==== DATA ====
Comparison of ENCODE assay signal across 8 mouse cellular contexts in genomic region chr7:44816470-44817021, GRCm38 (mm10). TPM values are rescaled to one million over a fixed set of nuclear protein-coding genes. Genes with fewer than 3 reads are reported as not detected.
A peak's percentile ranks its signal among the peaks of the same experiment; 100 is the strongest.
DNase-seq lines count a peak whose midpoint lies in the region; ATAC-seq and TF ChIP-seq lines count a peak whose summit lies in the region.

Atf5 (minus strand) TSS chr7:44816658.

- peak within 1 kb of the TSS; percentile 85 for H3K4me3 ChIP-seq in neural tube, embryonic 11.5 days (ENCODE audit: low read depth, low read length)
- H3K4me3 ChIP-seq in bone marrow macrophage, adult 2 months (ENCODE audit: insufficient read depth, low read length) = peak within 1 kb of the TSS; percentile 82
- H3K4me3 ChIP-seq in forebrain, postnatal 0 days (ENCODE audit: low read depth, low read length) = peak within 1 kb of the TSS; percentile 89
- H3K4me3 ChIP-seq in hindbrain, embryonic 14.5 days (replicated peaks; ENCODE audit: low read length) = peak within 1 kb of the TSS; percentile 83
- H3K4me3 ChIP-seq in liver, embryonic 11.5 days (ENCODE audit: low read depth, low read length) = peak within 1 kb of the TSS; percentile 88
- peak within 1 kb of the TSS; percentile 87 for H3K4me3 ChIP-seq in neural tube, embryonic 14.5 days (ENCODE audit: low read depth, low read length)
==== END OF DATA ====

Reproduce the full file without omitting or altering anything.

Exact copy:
Comparison of ENCODE assay signal across 8 mouse cellular contexts in genomic region chr7:44816470-44817021, GRCm38 (mm10). TPM values are rescaled to one million over a fixed set of nuclear protein-coding genes. Genes with fewer than 3 reads are reported as not detected.
A peak's percentile ranks its signal among the peaks of the same experiment; 100 is the strongest.
DNase-seq lines count a peak whose midpoint lies in the region; ATAC-seq and TF ChIP-seq lines count a peak whose summit lies in the region.

Atf5 (minus strand) TSS chr7:44816658.

- peak within 1 kb of the TSS; percentile 85 for H3K4me3 ChIP-seq in neural tube, embryonic 11.5 days (ENCODE audit: low read depth, low read length)
- H3K4me3 ChIP-seq in bone marrow macrophage, adult 2 months (ENCODE audit: insufficient read depth, low read length) = peak within 1 kb of the TSS; percentile 82
- H3K4me3 ChIP-seq in forebrain, postnatal 0 days (ENCODE audit: low read depth, low read length) = peak within 1 kb of the TSS; percentile 89
- H3K4me3 ChIP-seq in hindbrain, embryonic 14.5 days (replicated peaks; ENCODE audit: low read length) = peak within 1 kb of the TSS; percentile 83
- H3K4me3 ChIP-seq in liver, embryonic 11.5 days (ENCODE audit: low read depth, low read length) = peak within 1 kb of the TSS; percentile 88
- peak within 1 kb of the TSS; percentile 87 for H3K4me3 ChIP-seq in neural tube, embryonic 14.5 days (ENCODE audit: low read depth, low read length)